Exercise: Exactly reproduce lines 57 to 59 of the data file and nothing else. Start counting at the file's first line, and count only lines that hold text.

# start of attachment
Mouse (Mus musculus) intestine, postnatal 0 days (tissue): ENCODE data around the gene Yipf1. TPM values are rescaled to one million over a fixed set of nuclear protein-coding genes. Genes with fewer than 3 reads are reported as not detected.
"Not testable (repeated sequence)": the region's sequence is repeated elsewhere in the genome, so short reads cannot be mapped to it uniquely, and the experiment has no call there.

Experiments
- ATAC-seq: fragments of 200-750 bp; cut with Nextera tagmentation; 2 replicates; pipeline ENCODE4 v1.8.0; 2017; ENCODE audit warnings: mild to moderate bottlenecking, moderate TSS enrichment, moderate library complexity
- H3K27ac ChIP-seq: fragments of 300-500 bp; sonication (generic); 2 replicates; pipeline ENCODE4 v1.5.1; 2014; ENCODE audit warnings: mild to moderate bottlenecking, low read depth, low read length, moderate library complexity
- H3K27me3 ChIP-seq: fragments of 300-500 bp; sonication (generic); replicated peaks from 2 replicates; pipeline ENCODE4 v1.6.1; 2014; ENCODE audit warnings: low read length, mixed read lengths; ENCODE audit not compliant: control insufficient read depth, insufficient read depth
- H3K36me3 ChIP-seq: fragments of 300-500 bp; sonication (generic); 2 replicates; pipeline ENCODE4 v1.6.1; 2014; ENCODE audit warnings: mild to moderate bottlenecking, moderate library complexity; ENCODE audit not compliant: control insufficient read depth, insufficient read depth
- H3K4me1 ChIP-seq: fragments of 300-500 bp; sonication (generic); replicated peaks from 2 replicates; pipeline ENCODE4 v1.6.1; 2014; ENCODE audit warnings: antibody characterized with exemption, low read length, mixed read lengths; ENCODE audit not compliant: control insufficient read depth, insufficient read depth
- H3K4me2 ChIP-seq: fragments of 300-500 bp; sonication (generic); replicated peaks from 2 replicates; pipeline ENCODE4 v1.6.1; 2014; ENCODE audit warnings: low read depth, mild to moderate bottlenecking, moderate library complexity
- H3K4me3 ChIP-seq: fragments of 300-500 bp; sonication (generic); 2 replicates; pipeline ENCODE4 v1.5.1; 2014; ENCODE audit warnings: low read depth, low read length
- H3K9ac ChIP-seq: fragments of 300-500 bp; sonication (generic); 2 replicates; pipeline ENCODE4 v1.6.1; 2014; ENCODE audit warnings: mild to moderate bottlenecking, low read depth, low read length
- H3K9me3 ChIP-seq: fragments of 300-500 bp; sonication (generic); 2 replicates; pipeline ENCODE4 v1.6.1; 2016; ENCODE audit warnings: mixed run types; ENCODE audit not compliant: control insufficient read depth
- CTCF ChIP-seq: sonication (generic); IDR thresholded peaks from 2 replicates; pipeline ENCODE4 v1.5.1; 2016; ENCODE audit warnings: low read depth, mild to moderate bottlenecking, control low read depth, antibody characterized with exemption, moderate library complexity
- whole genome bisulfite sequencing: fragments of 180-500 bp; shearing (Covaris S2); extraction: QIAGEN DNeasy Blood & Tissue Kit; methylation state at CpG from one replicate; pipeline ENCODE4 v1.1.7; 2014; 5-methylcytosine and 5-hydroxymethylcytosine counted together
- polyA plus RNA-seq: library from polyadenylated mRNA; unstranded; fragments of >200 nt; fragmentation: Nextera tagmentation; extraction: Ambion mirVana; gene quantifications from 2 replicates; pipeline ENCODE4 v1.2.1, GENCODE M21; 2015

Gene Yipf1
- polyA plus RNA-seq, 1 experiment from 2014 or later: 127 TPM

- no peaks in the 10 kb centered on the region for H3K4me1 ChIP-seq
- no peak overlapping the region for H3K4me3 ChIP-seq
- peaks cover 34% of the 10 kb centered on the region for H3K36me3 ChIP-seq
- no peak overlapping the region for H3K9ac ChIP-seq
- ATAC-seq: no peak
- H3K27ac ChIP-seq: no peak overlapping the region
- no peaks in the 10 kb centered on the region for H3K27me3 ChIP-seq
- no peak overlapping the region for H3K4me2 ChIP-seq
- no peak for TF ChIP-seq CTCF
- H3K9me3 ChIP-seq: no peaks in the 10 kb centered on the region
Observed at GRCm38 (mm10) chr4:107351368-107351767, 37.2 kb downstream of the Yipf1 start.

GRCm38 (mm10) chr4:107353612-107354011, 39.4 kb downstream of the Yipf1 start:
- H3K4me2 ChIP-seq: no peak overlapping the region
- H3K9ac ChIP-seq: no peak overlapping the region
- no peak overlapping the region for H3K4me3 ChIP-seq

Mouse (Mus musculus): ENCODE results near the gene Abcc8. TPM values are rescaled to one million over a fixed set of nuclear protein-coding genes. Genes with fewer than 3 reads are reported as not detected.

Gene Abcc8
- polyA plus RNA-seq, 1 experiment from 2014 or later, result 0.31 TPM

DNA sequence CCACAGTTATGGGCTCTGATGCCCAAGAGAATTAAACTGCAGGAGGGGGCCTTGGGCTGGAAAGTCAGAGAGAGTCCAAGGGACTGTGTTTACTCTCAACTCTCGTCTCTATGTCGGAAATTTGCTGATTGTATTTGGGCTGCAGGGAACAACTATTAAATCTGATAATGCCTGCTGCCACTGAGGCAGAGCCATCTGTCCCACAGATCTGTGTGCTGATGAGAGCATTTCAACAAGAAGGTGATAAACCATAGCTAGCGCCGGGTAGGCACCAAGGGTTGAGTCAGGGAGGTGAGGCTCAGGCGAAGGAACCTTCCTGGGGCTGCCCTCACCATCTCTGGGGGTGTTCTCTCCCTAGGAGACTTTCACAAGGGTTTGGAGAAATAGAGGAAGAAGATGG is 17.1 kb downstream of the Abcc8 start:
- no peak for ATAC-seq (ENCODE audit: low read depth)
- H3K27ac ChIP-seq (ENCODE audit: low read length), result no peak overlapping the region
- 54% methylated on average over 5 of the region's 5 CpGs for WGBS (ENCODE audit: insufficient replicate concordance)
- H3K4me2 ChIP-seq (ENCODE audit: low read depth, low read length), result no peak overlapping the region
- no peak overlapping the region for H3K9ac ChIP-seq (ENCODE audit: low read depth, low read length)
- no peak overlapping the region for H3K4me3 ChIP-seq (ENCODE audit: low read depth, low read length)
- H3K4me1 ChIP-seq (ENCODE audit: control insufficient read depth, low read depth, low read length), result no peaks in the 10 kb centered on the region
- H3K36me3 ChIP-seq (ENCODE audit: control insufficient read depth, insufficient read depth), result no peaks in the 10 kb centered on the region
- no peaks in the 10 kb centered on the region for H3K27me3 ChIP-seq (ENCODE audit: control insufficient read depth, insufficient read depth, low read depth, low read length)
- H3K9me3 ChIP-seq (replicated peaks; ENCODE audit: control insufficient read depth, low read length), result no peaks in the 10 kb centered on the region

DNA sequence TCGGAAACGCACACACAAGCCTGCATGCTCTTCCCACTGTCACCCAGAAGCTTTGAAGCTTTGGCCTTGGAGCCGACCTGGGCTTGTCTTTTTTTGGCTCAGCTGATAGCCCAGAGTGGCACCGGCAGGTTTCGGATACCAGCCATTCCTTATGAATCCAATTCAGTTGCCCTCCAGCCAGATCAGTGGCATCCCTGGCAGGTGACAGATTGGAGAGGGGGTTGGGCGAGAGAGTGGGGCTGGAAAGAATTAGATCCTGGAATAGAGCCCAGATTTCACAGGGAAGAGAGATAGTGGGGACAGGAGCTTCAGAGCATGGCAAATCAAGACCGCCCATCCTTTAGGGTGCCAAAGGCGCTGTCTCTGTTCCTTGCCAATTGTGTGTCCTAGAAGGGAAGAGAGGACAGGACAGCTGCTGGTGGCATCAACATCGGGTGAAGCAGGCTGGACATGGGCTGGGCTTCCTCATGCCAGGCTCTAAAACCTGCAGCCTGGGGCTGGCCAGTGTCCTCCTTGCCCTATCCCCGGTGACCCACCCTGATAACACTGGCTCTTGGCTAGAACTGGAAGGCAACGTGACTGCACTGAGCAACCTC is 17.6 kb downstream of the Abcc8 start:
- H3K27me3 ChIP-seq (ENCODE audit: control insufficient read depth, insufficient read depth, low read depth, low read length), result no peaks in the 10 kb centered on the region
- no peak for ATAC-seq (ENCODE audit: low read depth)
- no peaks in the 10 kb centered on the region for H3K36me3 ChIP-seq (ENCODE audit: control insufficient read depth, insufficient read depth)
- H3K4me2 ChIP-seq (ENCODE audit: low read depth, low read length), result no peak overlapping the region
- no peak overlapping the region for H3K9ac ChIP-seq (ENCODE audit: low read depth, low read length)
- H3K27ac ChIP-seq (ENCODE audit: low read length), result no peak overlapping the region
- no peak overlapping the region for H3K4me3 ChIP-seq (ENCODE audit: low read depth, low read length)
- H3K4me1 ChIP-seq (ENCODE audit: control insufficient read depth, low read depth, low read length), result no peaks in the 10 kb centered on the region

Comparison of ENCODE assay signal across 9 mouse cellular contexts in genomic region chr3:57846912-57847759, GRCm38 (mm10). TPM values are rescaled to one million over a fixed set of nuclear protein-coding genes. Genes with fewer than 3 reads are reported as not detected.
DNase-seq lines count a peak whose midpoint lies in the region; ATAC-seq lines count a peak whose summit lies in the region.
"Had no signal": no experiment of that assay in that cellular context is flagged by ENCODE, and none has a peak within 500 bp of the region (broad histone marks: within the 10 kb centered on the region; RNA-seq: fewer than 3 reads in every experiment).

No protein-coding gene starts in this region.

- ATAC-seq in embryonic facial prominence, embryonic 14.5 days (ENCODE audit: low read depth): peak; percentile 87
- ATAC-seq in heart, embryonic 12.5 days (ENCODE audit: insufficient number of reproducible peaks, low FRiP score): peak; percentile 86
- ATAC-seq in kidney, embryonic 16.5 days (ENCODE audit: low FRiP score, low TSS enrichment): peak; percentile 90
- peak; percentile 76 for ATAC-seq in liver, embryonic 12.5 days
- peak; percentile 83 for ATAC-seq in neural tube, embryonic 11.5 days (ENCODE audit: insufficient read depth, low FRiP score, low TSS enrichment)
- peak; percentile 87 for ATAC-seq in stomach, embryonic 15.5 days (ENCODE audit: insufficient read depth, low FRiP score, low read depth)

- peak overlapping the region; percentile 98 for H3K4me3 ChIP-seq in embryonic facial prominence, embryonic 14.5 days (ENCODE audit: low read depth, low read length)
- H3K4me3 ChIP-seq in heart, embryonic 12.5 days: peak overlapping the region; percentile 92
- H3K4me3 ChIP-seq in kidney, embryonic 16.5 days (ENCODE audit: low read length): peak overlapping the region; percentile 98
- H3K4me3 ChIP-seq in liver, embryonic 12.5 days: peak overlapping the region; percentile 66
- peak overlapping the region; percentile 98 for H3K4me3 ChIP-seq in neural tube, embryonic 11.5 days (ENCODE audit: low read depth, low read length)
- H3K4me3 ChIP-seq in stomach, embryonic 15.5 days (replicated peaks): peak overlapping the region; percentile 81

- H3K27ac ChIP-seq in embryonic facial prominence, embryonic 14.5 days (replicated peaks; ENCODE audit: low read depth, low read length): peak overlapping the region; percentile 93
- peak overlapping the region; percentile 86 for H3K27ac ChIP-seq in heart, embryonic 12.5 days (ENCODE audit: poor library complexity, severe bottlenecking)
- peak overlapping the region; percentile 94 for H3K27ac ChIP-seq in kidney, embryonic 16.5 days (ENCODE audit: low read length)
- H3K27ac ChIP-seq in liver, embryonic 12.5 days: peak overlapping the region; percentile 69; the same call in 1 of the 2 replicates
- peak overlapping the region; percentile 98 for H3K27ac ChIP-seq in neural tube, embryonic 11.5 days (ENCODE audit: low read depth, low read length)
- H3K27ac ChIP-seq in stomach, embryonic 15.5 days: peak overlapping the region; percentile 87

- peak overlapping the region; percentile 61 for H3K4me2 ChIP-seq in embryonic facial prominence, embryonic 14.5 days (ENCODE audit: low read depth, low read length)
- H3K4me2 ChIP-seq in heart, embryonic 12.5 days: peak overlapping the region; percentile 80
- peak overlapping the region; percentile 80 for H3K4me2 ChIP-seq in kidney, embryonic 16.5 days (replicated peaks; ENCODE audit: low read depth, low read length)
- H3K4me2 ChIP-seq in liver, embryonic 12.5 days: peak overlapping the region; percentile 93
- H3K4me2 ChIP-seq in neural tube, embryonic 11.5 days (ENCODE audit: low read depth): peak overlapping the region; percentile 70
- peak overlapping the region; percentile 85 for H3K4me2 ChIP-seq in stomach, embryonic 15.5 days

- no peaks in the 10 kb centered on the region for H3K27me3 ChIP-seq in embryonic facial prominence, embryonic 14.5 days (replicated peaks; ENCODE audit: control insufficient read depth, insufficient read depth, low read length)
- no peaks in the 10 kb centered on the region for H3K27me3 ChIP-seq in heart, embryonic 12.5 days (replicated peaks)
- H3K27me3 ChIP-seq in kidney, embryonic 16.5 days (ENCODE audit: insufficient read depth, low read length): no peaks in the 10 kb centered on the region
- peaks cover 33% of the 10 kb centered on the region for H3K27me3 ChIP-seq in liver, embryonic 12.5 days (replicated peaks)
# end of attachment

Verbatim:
DNase-seq lines count a peak whose midpoint lies in the region; ATAC-seq lines count a peak whose summit lies in the region.
"Had no signal": no experiment of that assay in that cellular context is flagged by ENCODE, and none has a peak within 500 bp of the region (broad histone marks: within the 10 kb centered on the region; RNA-seq: fewer than 3 reads in every experiment).

No protein-coding gene starts in this region.